What you also see in the case of outages is a sudden proliferation of shadow IT. Solid contingency plans should be in place, well communicated, and even practiced. Without these, people quickly resort to alternative measures, such as social media services or public file sharing platforms to share information. So, a focus on business process, how data is managed through that process, and what fallback plans are for those processes are vital for the integrity of our customers’ personal information. Technologies such as MCAS are also critically important in the control of data leakage.
Ok, thank you for all of that. Now let’s talk about how to put all of these ideas into practice. Can you please share “Five Things Every Business Needs To Know In Order Properly Store and Protect Their Customers’ Information?” (Please share a story or example for each.)
People: For all the talk of compliance, cloud-based machine learning, AI, blockchain widgets that marketer’s wave at us, never forget how important your people are. Even today, most attacks begin through phishing or social engineering. Guidance, good fundamentals, and communication is critical. One of my secret weapons is Yammer. Organizations that get people engaged in this platform can get information to people in a very simple, digestible and familiar format. It achieves way better engagement than emails and Intranet sites which may or may not be read. And you can run things like AMA’s for leaders to engage directly with the shop floor. Having a public discussion on a topic that’s available for all to see can also save a hundred service desk call, or get people thinking differently.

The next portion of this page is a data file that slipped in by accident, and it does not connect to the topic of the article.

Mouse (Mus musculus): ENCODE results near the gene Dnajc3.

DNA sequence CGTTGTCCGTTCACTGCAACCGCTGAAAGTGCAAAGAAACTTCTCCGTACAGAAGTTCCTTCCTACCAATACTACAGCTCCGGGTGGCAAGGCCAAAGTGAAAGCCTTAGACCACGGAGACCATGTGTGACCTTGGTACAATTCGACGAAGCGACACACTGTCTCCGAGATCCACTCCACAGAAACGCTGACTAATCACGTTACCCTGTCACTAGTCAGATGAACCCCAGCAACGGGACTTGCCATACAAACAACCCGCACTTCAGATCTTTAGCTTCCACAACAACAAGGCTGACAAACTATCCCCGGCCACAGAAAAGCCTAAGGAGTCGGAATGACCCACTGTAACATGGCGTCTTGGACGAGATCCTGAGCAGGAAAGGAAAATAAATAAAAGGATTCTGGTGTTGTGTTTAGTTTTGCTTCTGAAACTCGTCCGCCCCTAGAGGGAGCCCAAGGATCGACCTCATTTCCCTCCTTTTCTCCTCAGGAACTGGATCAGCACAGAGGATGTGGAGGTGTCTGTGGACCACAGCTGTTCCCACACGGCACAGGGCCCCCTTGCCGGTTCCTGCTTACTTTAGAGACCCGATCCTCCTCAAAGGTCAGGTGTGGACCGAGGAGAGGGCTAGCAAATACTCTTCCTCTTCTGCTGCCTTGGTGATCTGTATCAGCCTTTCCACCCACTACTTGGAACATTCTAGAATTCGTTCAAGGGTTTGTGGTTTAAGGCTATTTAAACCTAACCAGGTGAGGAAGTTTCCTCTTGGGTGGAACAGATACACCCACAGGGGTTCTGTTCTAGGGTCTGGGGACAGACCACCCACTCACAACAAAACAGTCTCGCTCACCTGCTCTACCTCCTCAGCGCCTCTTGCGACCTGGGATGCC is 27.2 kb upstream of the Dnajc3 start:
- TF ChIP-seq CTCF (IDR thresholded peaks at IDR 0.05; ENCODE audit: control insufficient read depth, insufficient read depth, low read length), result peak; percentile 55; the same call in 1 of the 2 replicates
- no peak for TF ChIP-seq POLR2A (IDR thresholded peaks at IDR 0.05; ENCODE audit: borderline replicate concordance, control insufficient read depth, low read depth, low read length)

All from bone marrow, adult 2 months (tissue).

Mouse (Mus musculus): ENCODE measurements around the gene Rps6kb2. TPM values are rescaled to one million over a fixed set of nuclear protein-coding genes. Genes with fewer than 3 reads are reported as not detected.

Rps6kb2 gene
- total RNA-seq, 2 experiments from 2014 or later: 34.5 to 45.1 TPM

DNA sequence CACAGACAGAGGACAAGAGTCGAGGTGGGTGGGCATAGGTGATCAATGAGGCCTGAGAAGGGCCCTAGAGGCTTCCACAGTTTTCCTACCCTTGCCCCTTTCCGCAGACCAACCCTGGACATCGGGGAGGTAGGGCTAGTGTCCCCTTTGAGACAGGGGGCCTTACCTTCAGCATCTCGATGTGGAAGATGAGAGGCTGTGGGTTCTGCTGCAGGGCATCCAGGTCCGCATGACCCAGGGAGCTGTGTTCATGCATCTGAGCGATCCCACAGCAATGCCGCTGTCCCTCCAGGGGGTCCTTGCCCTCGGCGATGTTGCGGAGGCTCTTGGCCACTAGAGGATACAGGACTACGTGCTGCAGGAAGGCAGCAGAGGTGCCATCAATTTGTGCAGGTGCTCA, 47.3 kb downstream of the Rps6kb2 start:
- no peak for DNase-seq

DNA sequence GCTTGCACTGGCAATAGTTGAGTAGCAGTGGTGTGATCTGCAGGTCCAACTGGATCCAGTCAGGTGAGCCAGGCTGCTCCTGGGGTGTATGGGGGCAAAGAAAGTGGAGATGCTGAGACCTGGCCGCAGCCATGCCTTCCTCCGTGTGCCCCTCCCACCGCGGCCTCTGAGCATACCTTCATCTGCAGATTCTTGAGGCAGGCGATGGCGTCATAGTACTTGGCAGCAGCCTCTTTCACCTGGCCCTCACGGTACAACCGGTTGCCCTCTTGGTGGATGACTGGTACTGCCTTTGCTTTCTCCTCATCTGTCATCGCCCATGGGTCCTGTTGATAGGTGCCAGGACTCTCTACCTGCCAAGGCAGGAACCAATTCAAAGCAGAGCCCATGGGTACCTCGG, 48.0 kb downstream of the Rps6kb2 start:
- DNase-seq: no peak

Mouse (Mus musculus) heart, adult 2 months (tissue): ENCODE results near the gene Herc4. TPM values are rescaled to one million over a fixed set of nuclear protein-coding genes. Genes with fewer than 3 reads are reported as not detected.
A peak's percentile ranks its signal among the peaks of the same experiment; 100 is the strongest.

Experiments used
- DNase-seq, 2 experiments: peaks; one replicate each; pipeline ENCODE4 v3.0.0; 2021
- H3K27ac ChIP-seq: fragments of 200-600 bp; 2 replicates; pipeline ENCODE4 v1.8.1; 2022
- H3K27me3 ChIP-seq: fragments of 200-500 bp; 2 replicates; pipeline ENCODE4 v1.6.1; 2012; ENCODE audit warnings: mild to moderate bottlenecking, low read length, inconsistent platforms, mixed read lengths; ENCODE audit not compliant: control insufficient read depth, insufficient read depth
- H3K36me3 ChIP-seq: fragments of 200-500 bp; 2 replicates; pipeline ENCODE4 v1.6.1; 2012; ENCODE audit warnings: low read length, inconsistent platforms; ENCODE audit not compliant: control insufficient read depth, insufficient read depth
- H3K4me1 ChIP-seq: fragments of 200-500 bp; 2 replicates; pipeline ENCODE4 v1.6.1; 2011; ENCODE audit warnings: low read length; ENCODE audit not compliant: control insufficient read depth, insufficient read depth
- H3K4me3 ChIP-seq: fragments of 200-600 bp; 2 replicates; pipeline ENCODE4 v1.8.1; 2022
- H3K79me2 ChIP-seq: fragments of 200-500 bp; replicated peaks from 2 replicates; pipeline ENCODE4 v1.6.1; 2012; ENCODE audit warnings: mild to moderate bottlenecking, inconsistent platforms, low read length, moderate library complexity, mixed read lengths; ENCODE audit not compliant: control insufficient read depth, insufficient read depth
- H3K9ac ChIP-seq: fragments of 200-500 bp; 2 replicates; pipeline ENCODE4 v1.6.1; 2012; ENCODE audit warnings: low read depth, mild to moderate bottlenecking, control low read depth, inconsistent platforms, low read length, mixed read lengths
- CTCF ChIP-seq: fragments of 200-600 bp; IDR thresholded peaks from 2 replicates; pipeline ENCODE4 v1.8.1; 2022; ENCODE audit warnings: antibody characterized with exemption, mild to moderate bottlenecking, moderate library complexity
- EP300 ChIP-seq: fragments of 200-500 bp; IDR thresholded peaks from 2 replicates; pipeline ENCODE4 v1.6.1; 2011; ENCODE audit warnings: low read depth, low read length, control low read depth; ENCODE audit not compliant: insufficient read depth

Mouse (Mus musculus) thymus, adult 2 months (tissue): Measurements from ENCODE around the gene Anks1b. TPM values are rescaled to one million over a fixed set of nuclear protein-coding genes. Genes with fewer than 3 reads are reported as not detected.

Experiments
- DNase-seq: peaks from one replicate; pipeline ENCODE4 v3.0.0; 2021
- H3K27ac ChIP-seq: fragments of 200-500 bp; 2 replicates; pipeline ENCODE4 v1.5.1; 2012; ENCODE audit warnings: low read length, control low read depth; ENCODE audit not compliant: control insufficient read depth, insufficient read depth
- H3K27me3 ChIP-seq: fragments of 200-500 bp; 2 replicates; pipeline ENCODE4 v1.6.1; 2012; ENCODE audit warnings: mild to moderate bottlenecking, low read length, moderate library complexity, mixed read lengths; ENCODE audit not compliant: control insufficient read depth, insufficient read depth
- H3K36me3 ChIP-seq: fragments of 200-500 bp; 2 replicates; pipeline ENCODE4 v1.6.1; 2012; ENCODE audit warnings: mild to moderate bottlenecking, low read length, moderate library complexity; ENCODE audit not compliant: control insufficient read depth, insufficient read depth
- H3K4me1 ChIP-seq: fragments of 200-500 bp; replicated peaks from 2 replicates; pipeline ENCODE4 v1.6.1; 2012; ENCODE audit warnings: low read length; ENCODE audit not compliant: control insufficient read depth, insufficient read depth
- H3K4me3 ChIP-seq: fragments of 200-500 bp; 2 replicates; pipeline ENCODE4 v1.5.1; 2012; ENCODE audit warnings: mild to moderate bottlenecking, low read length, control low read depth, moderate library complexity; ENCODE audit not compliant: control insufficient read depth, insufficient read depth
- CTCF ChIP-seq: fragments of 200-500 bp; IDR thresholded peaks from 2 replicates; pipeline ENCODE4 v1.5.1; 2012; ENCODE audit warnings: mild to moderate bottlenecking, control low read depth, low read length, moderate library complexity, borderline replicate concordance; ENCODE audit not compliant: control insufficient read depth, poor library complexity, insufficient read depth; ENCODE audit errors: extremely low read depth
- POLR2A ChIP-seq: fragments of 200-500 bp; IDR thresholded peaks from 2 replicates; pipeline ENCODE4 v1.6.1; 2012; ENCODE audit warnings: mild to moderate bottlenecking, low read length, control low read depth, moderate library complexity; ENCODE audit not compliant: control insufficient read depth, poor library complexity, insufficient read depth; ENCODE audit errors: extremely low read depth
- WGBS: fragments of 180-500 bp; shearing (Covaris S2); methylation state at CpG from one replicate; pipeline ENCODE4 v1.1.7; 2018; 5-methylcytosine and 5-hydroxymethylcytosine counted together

Strengthen your core. Unless you have a strong core, you will see diminishing returns on the flashier features. These things are absolutely fundamental to protecting data and mitigating cyberattacks of the sort that result in huge numbers of systems being encrypted or masses of private data being posted publicly. Is Active Directory sound? Are you running current OS releases on domain controllers? Are your certificate templates up to date? Do you manage joiners, movers and leavers (JML) efficiently? Do you know who can control which systems? Do you apply the principle of least privilege? Do you ensure systems are up to date and supported? Do you prioritize delivery of security patches? Do you have malware-resistant backups with strong contingency plans? Do you practice those? Do you understand what your business-critical processes are and so on? A strong core will help in all kinds of ways from insider threats, to compliance, to GDPR